The Great Blessing of the Waters

5 January 2017

What is the Blessing of the Waters, and what’s the difference between the Great and the Small? The Great as compared to the Small? The Blessing of the Waters belongs to the category of ‘sacramental rites’. We call services ‘sacramental’ when Divine Grace is imparted through them, invisibly, through perceptible gestures and signs. Such services were not instituted by Christ, however, nor are they necessary to salvation, as are the sacraments themselves.

As regards the number seven, there is no mention of this in the Church Fathers. They consider any and every form of ritual which is performed by canonical celebrants for the sanctification and salvation of the faithful to be a Sacrament.


Every holy action and ritual in the Church is a sacrament and every sacrament is great, as is the mystery of the Church itself, because every sacramental act in the theanthropic organism of the Church is in an organic and vital relationship with the central mystery of the Church, Christ the God/Man.

‘The Great Blessing of the Waters’ is the name we give the service which is celebrated twice a year (5 and 6 January) in commemoration of the baptism of Christ in the River Jordan. The Small Blessing of the Waters is usually held in churches on the 1st of each month and at various other public events (the foundation of a house, the opening of a shop, the inauguration of public works and so on). It’s a mistake to think that the blessing on the eve of Theophany is the Small Blessing and that of the day itself is the Great. The service of the Great Blessing of the Waters is held on both these days.

In the Early Christian Church, the blessing of the water at Theophany was for the baptism of the catechumens, after the faithful had drawn off a portion as a blessing. This is clear from the hymn we sing at the baptism service and at the Divine Liturgy on the feast of Theophany: ‘As many as have been baptized in Christ…’.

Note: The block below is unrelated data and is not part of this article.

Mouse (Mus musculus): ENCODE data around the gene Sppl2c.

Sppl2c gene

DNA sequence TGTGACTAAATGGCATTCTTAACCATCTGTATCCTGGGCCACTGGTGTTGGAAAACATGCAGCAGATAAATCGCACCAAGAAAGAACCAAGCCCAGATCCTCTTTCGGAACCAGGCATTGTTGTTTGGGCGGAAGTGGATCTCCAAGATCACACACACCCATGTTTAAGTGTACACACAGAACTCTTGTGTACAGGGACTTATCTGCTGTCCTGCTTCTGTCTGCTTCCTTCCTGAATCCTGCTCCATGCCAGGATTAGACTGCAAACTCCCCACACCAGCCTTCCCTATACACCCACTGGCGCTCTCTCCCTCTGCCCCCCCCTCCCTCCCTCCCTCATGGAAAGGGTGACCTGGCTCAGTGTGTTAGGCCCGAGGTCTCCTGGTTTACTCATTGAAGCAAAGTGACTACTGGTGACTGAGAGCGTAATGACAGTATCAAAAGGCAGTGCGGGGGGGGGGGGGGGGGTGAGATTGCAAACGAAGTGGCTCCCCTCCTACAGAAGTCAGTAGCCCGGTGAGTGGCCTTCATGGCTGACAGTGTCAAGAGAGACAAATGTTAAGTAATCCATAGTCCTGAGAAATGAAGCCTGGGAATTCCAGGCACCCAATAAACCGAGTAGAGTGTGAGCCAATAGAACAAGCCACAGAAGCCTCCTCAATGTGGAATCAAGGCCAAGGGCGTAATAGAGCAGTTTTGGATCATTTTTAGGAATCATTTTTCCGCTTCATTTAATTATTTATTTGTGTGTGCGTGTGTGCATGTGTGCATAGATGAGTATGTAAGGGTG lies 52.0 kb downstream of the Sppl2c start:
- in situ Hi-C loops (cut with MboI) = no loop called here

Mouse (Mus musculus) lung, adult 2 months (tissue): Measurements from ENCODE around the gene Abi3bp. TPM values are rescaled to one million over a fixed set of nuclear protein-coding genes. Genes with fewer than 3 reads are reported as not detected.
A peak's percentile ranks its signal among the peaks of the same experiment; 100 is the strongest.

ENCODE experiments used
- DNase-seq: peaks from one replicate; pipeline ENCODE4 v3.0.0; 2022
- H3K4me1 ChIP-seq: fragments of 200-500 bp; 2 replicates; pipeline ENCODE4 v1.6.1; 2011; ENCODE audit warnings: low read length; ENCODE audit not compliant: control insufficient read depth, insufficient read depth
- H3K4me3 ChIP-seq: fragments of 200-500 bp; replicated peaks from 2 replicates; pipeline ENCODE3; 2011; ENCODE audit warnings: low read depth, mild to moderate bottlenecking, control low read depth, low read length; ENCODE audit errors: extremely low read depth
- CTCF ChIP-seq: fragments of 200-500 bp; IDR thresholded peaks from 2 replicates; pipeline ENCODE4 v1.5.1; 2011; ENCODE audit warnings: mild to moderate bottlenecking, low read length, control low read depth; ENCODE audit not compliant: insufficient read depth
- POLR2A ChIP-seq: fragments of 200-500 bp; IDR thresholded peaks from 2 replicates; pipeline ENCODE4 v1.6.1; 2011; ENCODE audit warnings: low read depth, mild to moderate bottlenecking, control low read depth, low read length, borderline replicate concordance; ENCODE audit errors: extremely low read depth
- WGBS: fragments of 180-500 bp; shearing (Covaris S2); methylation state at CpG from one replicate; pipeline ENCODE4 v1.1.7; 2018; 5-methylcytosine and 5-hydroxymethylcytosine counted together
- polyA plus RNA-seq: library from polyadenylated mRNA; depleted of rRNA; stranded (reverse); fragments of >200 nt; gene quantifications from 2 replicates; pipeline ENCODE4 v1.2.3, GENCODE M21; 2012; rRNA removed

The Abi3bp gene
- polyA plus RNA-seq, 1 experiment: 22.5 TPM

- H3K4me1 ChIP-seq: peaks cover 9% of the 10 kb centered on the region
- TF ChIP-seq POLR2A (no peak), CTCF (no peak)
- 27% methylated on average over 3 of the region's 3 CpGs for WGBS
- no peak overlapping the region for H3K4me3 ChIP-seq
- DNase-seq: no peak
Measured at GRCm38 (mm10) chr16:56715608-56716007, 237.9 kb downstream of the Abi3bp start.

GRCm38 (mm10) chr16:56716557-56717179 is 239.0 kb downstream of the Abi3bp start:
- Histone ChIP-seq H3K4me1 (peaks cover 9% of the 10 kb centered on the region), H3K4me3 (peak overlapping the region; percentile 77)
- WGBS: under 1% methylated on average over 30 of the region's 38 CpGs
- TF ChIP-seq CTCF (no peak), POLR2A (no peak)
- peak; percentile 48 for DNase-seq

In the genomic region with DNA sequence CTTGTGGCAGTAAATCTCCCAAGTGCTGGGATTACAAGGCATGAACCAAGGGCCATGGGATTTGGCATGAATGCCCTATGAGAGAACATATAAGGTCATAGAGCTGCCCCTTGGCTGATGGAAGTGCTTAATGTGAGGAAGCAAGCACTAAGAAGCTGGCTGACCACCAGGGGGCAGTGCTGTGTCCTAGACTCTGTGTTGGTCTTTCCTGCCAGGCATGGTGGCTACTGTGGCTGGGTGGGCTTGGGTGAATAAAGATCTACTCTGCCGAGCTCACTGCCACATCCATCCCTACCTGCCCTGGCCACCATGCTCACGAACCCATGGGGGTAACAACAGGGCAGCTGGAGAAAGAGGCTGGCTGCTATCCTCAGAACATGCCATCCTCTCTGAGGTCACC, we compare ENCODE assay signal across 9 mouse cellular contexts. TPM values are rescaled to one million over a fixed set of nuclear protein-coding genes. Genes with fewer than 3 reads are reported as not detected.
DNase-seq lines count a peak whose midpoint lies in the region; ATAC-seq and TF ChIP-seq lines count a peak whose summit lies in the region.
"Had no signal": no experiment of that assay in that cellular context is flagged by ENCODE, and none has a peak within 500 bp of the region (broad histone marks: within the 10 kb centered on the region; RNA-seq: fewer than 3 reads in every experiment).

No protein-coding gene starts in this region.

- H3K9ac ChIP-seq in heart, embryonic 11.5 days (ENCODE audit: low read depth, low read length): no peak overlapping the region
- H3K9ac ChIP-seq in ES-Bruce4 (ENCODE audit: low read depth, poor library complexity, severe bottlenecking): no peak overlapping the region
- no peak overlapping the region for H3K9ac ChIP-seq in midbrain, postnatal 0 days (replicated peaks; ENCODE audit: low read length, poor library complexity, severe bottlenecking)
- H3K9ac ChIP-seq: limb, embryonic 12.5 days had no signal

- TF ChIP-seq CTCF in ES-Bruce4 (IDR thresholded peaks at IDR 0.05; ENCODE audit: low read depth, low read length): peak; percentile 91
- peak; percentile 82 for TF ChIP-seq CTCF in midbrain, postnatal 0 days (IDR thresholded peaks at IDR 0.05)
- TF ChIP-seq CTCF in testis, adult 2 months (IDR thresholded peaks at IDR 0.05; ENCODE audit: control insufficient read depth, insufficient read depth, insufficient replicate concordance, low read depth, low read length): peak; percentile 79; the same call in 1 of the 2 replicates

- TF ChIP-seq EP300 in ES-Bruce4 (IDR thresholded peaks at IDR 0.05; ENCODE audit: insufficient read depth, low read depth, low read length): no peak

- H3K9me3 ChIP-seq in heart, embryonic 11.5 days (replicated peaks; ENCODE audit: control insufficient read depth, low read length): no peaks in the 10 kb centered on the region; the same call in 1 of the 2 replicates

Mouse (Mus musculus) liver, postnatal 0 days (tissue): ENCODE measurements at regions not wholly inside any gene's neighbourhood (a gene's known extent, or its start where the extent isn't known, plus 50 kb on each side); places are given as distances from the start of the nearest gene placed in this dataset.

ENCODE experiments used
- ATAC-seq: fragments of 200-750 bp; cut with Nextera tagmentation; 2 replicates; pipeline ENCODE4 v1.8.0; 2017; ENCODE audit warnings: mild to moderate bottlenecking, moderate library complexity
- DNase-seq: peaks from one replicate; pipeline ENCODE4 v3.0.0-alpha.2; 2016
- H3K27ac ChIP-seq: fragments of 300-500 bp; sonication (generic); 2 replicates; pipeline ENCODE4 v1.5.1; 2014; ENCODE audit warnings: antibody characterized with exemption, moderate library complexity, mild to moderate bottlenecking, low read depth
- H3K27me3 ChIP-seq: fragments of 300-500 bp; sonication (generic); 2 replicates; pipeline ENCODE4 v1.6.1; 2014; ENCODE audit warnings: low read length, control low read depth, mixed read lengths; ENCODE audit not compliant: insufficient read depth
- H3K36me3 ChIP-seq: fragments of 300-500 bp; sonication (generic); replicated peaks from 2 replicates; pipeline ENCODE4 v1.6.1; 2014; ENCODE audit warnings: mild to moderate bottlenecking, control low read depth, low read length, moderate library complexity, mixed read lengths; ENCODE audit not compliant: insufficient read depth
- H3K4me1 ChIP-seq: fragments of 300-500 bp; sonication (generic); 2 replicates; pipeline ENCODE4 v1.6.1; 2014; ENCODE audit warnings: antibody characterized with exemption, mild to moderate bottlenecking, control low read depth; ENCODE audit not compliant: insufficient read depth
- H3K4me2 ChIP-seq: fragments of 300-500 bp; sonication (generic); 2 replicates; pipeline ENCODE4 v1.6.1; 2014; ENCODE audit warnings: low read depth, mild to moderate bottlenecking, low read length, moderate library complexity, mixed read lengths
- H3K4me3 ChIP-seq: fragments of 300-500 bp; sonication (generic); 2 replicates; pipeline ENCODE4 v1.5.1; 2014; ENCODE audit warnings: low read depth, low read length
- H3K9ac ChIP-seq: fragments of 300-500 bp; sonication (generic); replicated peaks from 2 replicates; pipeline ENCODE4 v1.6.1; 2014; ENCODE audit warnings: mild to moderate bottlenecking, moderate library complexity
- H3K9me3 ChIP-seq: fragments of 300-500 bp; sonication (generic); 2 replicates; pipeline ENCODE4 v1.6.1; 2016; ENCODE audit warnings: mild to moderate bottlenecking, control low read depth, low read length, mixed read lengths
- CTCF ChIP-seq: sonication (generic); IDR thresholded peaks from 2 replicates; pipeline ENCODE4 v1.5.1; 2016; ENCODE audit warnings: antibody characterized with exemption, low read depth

The celebration of the Great Blessing of the Waters on the eve of Theophany is a relatively recent innovation, in order to serve the needs of the faithful. It’s also linked to the custom of priests visiting the houses of their parishioners to sprinkle holy water on the eve of the feast.

The sanctification of the waters is effected through the prayer: ‘You are great, Lord…’ and the blessing by the right hand of the celebrant (bishop or priest) and the prayer: ‘Therefore, merciful King, be present now through the descent of your Holy Spirit, and sanctify this water’. It’s also a mistake to believe that the sanctification occurs at the moment the Precious Cross is submerged in the water and we sing the dismissal hymn of the feast: ‘When you were baptized in the Jordan, Lord…’. The submersion of the Cross is a later addition and was introduced to depict the Lord’s baptism in the Jordan in a more graphic manner.

The sanctification prayer at the Great Blessing (‘Make it a source of incorruption, a gift for sanctification, a redemption for sins, a remedy for maladies, a ruination for demons, unapproachable to the adverse powers, replete with angelic power, so that all who drink and receive it may have it for the purification of their souls and bodies, for the healing of sufferings, for the sanctification of homes and for all appropriate benefit’), makes it clear that ‘through consumption and sprinkling’, we believe that ‘we are sanctified and purified of our sins’. It protects us from the attacks of the devil, heals our sicknesses and grants us health. With it we sanctify our houses, and all animal and plant life. It’s appropriate and beneficial for every occasion. Through the Grace of the Holy Spirit, it acts upon all things animate, and even inanimate, transforming and sanctifying them. It cleanses and sanctifies His faithful servants and the whole of nature.

According to folk tradition, holy water expels the evil spirits, ‘the goblins’. This is because it’s considered to be their worst nightmare, since it combines the purifying power of water with the divine power of the Cross, which has been submerged in it.

(to be continued)